April Ghouls Drive-In Monster-Rama is back at The Riverside Drive-In Theatre in Vandergrift, PA on April 28 and 29, 2022.
The features for Friday, April 28 are Silent Night, Deadly Night; Chopping Mall; Slumber Party Massacre 2 and Sorority House Massacre.
Saturday, April 29 has Maniac, Maniac Cop, The Toolbox Murders and Silent Madness.
Silent Madness (1984): Shot with the ArriVision 3-D camera system, Silent Madness wasn’t just late to the 80’s 3D revival, it was late to the slasher madness too. It was directed by Simon Nuchtern, president of August Films. He brought over plenty of foreign films and had them re-edited for American tastes, like the film that the Findlays shot in Argentina called The Slaughter, which was released as Snuff. He also brought Karate Kiba to U.S. theaters with a new open and called it The Bodyguard and that’s why we call marijuana chiba, as well as directing New York Nights and Savage Dawn.
You have to love how Wikipedia has the writer of this movie, Bob Zimmerman, linked to Bob Dylan. Nope. This Bob was part of the camera crew for Don’t Go in the House and Nightmare. His co-writer was Bill Milling, who may be better known as an adult director using the names Philip Drexler Jr. (A Scent of Heather) and G.W. Hunter (Heart Throbs), Craig Ashwood (All American Girls), William J. Haddington Jr. (When A Woman Calls), Chiang (The Vixens of Kung Fu (A Tale of Yin Yang), Jim Hunter (Up Up and Away), Luis F. Antonero (Temptations) and Bill or Dexter Eagle (Virgin Snow). Some of the dialogue was written by Nelson DeMille, who would go on to write the book The General’s Daughter. They were all working from a story by Nuchtern.
The Cresthaven Mental Institute is, charitably, a mess. It’s also packed with patients, so they decide to just declare several of the patients cured, which means that Howard Johns (Solly Marx, Honcho from Savage Dawn, the Samurai from Neon Maniacs and plenty of stunt work too) is let go instead of John Howard. Years ago, after peeping on some sorority sisters, they had decided to strip for him — because that’s how we dealt with Me Too moments back then, kind of like giving someone a whole carton of cigarettes to smoke when all they wanted was one, and that’s a bad euphemism and I don’t condone this kind of behavior — and he lost it and killed them all. So to prove that the nature vs. nurture argument is a joke and the seventeen years of treatment did nothing, the very first thing John does when he gets released is kill an aardvarking couple in their van with a hatchet and a sledgehammer.
Dr. Joan Gilmore (Belinda Montgomery, who has been the love interest for The Man from Atlantis, Crockett’s ex-wife on Miami Vice and Doogie Howser, M.D.‘s mother) realizes that something smells bad in Denmark — or Cresthaven — and starts looking into this, only to learn that Howard Johns was already dead when the computer snafu happened. She teams up with a reporter and goes undercover as a legacy at the sorority where everything when wrong all those years ago, because she obviously realizes that she’s in a slasher movie and the killer always comes back to the scene of the crime.
There are so many plot threads going on here. There’s also the conspiracy at the mental hospital and the cyborg experiments being done on the patients that goes nowhere. Additionally two killers hired by Dr. Kruger* (Roderick Cook, who shows up in two of Becca’s favorite childhood films, 9 1/2 Weeksand Spellbinder, movies no seven-year-old should be watching and that’s why I love her) are on hand to kill off our protagonists. And there’s the killer coming back to the sorority house.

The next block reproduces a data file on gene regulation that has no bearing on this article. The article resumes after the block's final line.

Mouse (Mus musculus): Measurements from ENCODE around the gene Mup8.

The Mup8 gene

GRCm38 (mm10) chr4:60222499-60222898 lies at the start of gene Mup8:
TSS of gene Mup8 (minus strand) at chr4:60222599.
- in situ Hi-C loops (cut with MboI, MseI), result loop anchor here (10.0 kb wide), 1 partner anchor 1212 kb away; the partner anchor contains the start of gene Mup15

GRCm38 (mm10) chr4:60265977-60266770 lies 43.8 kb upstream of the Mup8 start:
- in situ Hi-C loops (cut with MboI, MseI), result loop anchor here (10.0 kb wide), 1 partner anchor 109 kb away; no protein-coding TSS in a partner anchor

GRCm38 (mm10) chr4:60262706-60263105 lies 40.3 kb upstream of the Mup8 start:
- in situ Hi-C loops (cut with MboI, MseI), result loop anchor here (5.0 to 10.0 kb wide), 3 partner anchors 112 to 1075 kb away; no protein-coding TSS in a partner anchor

I’ve gotten this far and forgotten to inform you that Sydney Lassick (sure, he was Mr. Fromm in Carrie, but he’s also in Skatetown U.S.A.; 1941; Alligator; The Unseen and shows up as Mr. Lowry in Lady In White) plays the law in this and the house mother is Viveca Lindfors (The Bell from Hell, Creepshow). And two of the teens — Janes and Paul — are played by Katherine Kamhi and Paul DeAngelo, who we all know better as Meg and Ronnie from Sleepaway Camp.
Oh! One of the sorority girls — Barbara — is Elizabeth Kaitan from Silent Night, Deadly Night Part 2, Friday the 13th Part VII: The New Blood, Roller Blade Warriors: Taken by Force and, of course, Candy from Vice Academy 3 through 6.
Shot under the title Dark Sunday, with alternate names thrown about like Beautiful Screamers, The Omega Factor” and The Nightkillers, I have really no idea why this is called Silent Madness.
Teens are killed by vice, by steam, by nailgun and by aerobicide, while drills and crowbars and broken mirrors take out some of the antagonists. You’ll wonder, when we knew that toxic masculinity and the health care system were both the biggest issues we’d be facing as a society way back in 1984, why did we just concentrate on making sure the slasher killer was dead instead of working on the root cause? And that’s why we are where we are, except you know, there’s no real Jason Vorhees. Or Howard Johnson. Or John Howard.
*Seeing as how this was really shot in 1983, it’s prescient that the bad guy has that name and works out of a boiler room.
Here’s a drink to go with the movie.
- 1 1/2 oz. vodka
- 1/2 oz. Watermelon Pucker
- 1/4 oz. triple sec
- 4 oz. cranberry
- Really easy. Just pour alcohol together over ice, then top with cranberry juice.